The tooth fairy is a magical creature that comes at night to exchange the lost baby teeth of children with money or presents. The tooth fairy is a nice and gentle creature. But not this tooth fairy. This bike is a heavily modified Suzuki GSX-R 750, and the job was so well done you don’t recognise its origins. The bike is called „Zahnfee“, which is the German name for the tooth fairy. Ingo, the proud owner, built it between two bike seasons together with his twelve (!) year old son. We shot the images under a railroad bridge, see below. The bike was placed on the sidewalk, flanked by two flashes on tripods. I stood on the left side of the road, shooting across. Since we were using flashes on a public road I had to wait until no car was in sight before I could take an exposure, otherwise the flash would pose a danger to car drivers passing by. But since we shot in the evening hours not much traffic was coming through and we could work without major breaks. In order to achieve another lighting result, I decided to switch off the flashes. This would […]
After visiting Hanover industrial harbour in the morning I wanted to go back to experience magic hour. So directly after shooting sunset on the heath I rode on and entered the premises of the harbour. I used the same method as in described in the last post. Camera and flash on a tripod, manually triggering everything with a remote control. It was a little cooler in the evening, so my fluid loss was not as severe as it had been on the heath. Nevertheless a challenging and strennous shoot. A word on balancing natural and flash light. Once I have composed my shot I take test images to expose the sky to a rich blue. I shoot in manual mode with manual ISO. Once these settings are dialled in and the environment is exposed to your liking I switch on the flash (I also use M mode there) and variate the flash power until the result is satisfying. Don’t touch these settings after that (unless it got considerably darker and you need to recalibrate your settings). Note that only the aperture and ISO setting will impact the brightness of the flash on your image. The burst is so short, that […]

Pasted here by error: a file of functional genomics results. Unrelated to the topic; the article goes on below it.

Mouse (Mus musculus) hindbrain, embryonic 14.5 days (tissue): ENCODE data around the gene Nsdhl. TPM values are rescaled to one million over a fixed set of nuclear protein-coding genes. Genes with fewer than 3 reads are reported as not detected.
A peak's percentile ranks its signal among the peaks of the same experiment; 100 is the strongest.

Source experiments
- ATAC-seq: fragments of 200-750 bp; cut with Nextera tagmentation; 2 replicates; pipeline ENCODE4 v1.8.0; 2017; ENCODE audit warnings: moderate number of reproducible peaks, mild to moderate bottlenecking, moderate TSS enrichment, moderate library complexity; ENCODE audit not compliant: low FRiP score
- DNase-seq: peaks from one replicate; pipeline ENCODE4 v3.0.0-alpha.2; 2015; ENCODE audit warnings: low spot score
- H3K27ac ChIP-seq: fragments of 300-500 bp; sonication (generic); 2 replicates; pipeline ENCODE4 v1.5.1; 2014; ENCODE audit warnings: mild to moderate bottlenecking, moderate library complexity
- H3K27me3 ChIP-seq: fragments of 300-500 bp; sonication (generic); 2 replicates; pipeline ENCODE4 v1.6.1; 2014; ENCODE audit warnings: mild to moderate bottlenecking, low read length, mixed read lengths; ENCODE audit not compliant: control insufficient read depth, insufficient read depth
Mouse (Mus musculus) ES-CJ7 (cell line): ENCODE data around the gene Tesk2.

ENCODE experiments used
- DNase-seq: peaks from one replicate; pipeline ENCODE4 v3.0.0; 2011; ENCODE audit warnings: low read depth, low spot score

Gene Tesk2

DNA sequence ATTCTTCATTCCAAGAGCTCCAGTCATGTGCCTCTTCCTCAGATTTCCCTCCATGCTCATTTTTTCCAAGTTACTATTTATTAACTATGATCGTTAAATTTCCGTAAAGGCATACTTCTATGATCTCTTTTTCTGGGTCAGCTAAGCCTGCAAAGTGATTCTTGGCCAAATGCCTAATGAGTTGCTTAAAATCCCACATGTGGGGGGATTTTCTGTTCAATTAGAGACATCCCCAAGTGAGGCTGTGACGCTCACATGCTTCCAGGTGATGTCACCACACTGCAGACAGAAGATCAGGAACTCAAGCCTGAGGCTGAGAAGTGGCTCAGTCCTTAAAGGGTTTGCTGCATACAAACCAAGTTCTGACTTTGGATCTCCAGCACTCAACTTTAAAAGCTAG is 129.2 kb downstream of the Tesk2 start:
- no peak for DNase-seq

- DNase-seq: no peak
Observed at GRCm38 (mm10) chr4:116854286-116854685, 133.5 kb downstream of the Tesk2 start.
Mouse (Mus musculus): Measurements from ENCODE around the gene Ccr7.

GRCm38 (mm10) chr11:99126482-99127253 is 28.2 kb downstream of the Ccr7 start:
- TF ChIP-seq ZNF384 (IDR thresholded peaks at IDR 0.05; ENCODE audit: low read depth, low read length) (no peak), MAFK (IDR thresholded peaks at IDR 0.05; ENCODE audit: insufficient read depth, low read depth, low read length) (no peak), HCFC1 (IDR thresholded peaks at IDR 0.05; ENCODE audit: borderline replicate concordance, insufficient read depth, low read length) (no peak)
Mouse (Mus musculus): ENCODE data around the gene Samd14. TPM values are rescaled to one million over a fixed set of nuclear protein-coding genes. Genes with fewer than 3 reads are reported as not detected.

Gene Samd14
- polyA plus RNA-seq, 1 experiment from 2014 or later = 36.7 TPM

The VT 1100 Honda Shadow C3 (what a bulky model name by the way) is a luxurious chopper radiating the spirit of freedom. Its 1100 cc engine delivers only 57 HP, but choppers aren’t built for racing, are they? The rider, Björn, suggested a location about half an hour away from where I live. Let me say in advance that this was a shoot to remember. I’ve had many good shoots, but this one blew my mind (sorry for using this quite stressed metaphor, but it is just the right expression in that case). We met as the sun was setting and I set up my equipment. Let me just show you the first image I got on that shoot: That is an image out of camera. No retouching. And now you might understand, why I started celebrating. Remember I only employed two flashes for this shoot ! The following two images will show how dramatically those two flashes change the image: Sunset does not last for long, so you have to work fast. Move around a little, make different compositions. I made several shots, including the windmill in some shots, leaving it our in other shots. Then I asked […]